The Society of Collision Repair Specialists (SCRS) honored Mike Anderson and John Yoswick for the “Who Pays for What?” surveys and Bill Shaw for his contributions to the Collision Industry Foundation (CIF) during an April 11 awards luncheon in Westminster, Colo.
Anderson and Yoswick received the SCRS Collision Industry Non-Individual Service Award, while Shaw, president of the Collision Industry Foundation, received the SCRS Humanitarian Award.
Launched in 2015, the quarterly “Who Pays for What?” surveys ask body shops to indicate whether or not the eight largest U.S. auto insurers are compensating them for various not-included repair operations. Each survey covers a different aspect of the repair process: refinish operations; body repair operations; aluminum repair and shop supplies; and frame and mechanical repair.
SCRS Treasurer Amber Alley presented the award, asserting that the “Who Pays for What?” surveys have “helped reshape the conversation that so many of us have on a daily basis.”
“It has provided the industry with a tool that has made negotiations more transparent, and for many of us, it has made this complicated industry feel a little more manageable,” Alley said. “As a shop operator, I find this resource to be valuable beyond words. It has given me and my shop the confidence to say I know I’m not the only one anymore.”
Anderson, a popular collision industry speaker and consultant who travels more than 300 days a year, wasn’t able to attend the SCRS awards luncheon in Colorado. Yoswick, publisher of the CRASH Network, accepted the award.
“In addition to Mike [Anderson] and his crew at Collision Advice, and Chuck Cogan and I at CRASH Network, while we’re grateful to receive this, it’s the 3,237 people who have taken at least one of the surveys … who really make this possible,” Yoswick said. “Because if you don’t continue to share a little bit of your information, we can’t give back to the industry the complete information that we do.”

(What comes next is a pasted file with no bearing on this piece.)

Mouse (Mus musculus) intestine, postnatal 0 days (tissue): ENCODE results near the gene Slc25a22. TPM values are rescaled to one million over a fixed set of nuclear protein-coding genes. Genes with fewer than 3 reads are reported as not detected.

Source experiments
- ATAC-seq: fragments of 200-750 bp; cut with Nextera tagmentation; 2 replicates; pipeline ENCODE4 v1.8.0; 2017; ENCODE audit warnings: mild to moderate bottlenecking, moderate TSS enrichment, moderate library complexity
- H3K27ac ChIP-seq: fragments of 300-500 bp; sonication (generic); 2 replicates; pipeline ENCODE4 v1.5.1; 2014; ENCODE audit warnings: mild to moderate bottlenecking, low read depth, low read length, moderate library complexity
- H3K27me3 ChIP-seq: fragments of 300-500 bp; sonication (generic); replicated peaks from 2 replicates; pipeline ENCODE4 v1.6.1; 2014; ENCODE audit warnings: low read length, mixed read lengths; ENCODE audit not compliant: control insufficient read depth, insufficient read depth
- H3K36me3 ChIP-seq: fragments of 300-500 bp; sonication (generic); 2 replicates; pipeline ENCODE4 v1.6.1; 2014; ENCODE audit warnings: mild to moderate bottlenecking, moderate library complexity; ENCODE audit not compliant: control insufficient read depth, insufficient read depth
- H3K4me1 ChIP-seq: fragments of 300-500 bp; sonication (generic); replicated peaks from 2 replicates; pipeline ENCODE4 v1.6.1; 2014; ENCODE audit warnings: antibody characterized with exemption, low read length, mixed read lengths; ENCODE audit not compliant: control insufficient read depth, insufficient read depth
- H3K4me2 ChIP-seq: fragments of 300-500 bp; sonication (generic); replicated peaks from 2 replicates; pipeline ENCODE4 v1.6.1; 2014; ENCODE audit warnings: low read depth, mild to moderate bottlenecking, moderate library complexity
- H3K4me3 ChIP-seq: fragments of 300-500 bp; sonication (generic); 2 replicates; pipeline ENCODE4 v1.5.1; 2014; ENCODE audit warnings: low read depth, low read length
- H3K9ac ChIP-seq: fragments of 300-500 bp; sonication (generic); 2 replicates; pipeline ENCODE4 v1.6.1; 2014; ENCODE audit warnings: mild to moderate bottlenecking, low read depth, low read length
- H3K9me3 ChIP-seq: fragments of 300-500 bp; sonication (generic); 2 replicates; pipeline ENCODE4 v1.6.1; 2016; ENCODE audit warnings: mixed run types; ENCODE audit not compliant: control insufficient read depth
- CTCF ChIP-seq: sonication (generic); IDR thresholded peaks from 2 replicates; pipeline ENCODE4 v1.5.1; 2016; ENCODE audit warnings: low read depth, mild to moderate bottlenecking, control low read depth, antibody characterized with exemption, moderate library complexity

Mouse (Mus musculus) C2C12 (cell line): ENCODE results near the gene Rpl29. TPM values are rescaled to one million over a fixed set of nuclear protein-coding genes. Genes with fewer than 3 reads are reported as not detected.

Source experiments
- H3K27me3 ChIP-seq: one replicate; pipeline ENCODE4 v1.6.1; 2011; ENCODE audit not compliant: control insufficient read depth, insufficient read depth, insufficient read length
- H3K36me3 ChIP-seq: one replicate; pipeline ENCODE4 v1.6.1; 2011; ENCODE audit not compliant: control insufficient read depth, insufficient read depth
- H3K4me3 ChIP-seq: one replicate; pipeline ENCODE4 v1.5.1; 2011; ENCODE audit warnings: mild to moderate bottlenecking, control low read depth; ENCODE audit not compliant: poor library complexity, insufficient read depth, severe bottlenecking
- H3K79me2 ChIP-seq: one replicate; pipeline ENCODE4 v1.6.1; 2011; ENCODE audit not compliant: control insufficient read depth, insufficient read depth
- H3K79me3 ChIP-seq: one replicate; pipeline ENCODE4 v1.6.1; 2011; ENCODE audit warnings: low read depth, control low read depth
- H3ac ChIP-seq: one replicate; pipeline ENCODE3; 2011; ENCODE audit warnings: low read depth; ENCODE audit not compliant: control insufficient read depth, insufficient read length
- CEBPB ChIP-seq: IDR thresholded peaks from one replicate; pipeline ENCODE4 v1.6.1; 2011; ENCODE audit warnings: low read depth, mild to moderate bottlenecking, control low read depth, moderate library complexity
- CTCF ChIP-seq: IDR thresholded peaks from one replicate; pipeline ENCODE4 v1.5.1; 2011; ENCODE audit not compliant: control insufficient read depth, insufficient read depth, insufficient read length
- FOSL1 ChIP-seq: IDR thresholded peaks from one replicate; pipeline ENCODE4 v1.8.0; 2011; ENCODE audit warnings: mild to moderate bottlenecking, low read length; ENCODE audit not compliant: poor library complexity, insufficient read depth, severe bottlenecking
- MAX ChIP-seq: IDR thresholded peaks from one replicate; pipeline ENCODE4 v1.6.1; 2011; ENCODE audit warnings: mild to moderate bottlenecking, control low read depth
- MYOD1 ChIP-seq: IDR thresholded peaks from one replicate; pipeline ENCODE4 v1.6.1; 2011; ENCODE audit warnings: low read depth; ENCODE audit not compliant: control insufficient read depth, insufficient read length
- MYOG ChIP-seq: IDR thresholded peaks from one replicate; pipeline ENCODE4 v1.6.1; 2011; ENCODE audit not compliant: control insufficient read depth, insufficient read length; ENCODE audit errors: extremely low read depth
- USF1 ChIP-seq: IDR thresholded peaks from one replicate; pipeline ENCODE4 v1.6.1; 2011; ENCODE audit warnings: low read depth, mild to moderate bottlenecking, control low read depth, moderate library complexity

Jeff Wildman, manager of OEM and industry relations for BASF, presented the SCRS Humanitarian Award to Shaw, noting that Shaw is “an obvious candidate” who defines the attributes of the award.
Launched after Hurricane Katrina, the Collision Industry Foundation provides emergency relief to collision repair professionals and their families in the wake of hurricanes, floods and other disasters. Shaw has been “instrumental” in ensuring that the foundation fulfills its mission, Wildman noted.
“I’ve asked several people how long [Shaw] has been in this role … and everybody has given me the same answer: ‘Well, he was already here when I started,’” Wildman said. “He’s been here a long time. … So I don’t know how long Bill’s been doing this, but as president of CIF today, I’d like to recognize Bill Shaw for his contributions that have been a huge factor in the success, sustainability and direction of the CIF organization.”
Shaw noted that the CIF helped more than 78 collision repair professionals and their families last year, many of whom were affected by Hurricanes Harvey and Irma.
“It’s just a real joy to work with everybody … we have a great group,” Shaw said. “I was born and bred in this industry. I’m the proud son of a family of 10. My dad owned a body shop … and I never left the industry because of people like you.”
SCRS Vice Chairman Brett Bailey noted that the association doesn’t have a predetermined number of awards to dole out each year. The SCRS Nominations Committee “works tirelessly” to make sure that the association is recognizing individuals and organizations based on their achievements and at the right time, he said.
“These are truly special awards that are being given out, and very deserving for those individuals who receive them,” Bailey added.